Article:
Various computational approaches from rule-based to model-based methods exist to place Sub-Resolution Assist Features (SRAF) in order to increase process window for lithography. Each method has its advantages and drawbacks, and typically requires the user to make a trade-off between time of development, accuracy, consistency and cycle time.
Rule-based methods, used since the 90 nm node, require long development time and struggle to achieve good process window performance for complex patterns. Heuristically driven, their development is often iterative and involves significant engineering time from multiple disciplines (Litho, OPC and DTCO).
Model-based approaches have been widely adopted since the 20 nm node. While the development of model-driven placement methods is relatively straightforward, they often become computationally expensive when high accuracy is required. Furthermore these methods tend to yield less consistent SRAFs due to the nature of the approach: they rely on a model which is sensitive to the pattern placement on the native simulation grid, and can be impacted by such related grid dependency effects. Those undesirable effects tend to become stronger when more iterations or complexity are needed in the algorithm to achieve required accuracy.
ASML Brion has developed a new SRAF placement technique on the Tachyon platform that is assisted by machine learning and significantly improves the accuracy of full chip SRAF placement while keeping consistency and runtime under control. A Deep Convolutional Neural Network (DCNN) is trained using the target wafer layout and corresponding Continuous Transmission Mask (CTM) images. These CTM images have been fully optimized using the Tachyon inverse mask optimization engine. The neural network generated SRAF guidance map is then used to place SRAF on full-chip. This is different from our existing full-chip MB-SRAF approach which utilizes a SRAF guidance map (SGM) of mask sensitivity to improve the contrast of optical image at the target pattern edges.
In this paper, we demonstrate that machine learning assisted SRAF placement can achieve a superior process window compared to the SGM model-based SRAF method, while keeping the full-chip runtime affordable, and maintain consistency of SRAF placement . We describe the current status of this machine learning assisted SRAF technique and demonstrate its application to full chip mask synthesis and discuss how it can extend the computational lithography roadmap.
To achieve the ultimate resolution and process control from an optical (193i 1.35NA) scanner system, it is desirable to be able to exploit both source and mask degrees of freedom to create the imaging conditions for any given set of patterns that comprise a photomask. For the source it has been possible to create an illumination system that allows for almost no restrictions in the location and intensity of source points in the illumination plane . For the mask, it has been harder to approach the ideal continuous phase and transmission mask that theoretically would have the best imaging performance. Mask blanks and processing requirements have limited us to binary (1 and 0 amplitude, or 1 and -0.25 amplitude (6% attenuated PSM)) or Alternating PSM (1, 0 and -1 amplitude) solutions. Furthermore, mask writing (and OPC algorithms) have limited us to Manhattan layouts for full chip logic solutions. Recent developments in the areas of mask design and newly developed Multi-Beam Mask Writers (MBMW) have removed the mask limitation to Manhattan geometries . In this paper we consider some of the manufacturing challenges for these curvilinear masks.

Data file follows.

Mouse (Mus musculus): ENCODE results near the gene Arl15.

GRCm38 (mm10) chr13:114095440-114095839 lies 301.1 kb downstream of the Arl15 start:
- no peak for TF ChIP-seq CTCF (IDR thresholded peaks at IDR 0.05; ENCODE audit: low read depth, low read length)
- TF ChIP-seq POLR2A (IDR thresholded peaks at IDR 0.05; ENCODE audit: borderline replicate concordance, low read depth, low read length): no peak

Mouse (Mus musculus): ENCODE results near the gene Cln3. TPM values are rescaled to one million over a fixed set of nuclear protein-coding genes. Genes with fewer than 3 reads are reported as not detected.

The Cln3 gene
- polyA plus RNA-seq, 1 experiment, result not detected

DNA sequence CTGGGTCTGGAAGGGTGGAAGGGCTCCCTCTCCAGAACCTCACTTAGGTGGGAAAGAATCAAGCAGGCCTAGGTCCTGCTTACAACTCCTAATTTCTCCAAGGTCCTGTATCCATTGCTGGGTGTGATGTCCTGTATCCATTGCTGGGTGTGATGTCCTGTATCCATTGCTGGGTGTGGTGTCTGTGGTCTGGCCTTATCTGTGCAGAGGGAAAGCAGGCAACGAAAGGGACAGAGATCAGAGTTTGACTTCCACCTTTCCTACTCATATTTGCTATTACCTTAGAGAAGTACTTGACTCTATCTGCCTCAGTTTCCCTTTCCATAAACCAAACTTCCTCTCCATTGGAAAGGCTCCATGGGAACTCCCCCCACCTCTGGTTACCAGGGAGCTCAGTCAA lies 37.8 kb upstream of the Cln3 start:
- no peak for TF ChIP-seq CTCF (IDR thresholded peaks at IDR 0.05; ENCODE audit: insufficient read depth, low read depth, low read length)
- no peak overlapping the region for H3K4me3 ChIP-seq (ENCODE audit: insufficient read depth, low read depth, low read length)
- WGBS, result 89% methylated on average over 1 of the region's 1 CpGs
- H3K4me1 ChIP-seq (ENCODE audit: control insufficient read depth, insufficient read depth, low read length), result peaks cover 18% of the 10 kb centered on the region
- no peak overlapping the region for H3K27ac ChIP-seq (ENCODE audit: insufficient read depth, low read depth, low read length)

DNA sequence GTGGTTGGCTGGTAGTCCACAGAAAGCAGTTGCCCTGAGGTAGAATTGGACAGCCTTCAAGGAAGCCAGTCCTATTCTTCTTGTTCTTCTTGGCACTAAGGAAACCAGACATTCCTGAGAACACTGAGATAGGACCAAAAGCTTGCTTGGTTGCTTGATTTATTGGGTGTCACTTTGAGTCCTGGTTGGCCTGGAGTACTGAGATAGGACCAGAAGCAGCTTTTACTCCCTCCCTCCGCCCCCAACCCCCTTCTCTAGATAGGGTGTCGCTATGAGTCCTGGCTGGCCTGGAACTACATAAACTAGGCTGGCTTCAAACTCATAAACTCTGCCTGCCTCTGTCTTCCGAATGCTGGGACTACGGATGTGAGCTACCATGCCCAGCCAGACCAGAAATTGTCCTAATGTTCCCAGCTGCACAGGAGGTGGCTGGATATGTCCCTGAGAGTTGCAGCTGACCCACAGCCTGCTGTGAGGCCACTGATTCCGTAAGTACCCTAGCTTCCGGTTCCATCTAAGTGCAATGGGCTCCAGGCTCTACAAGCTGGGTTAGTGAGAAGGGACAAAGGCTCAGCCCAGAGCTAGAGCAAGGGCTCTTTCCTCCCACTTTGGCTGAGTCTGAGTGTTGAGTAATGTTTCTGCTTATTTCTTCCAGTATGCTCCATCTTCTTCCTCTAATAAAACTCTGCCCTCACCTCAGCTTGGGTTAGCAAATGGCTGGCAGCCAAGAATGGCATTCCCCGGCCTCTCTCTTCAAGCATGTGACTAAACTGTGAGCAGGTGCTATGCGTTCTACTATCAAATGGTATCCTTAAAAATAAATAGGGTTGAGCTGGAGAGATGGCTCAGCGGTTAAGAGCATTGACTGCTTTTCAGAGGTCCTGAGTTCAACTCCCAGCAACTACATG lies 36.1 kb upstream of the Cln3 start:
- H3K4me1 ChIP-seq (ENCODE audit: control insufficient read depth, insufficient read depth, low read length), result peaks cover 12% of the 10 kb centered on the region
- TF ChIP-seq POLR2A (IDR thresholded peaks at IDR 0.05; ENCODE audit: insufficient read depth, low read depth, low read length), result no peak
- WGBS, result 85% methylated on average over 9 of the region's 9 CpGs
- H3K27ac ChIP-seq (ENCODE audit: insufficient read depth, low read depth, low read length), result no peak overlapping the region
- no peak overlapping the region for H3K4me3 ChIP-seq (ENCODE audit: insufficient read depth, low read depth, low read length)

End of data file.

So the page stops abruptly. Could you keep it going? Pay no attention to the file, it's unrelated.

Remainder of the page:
At the 20nm technology node, it is challenging for simple resolution enhancements techniques (RET) to achieve sufficient process margin due to significant coupling effects for dense features. Advanced computational lithography techniques including Source Mask Optimization (SMO), thick mask modeling (M3D), Model Based Sub Resolution Assist Features (MB-SRAF) and Process Window Solver (PW Solver) methods are now required in the mask correction processes to achieve optimal lithographic goals. An OPC solution must not only converge to a nominal condition with high fidelity, but also provide this fidelity over an acceptable process window condition. The solution must also be sufficiently robust to account for potential scanner or OPC model tuning. In many cases, it is observed that with even a small change in OPC parameters, the mask correction could have a big change, therefore making OPC optimization quite challenging. On top of this, different patterns may have significantly different optimum source maps and different optimum OPC solution paths. Consequently, the need for finding a globally optimal OPC solution becomes important. In this work, we introduce a holistic solution including source and mask optimization (SMO), MB-SRAF, conventional OPC and Co-Optimization OPC, in which each technique plays a unique role in process window enhancement: SMO optimizes the source to find the best source solution for all critical patterns; Co-Optimization provides the optimized location and size of scattering bars and guides the optimized OPC solution; MB-SRAF and MB-OPC then utilizes all information from advanced solvers and performs a globally optimized production solution.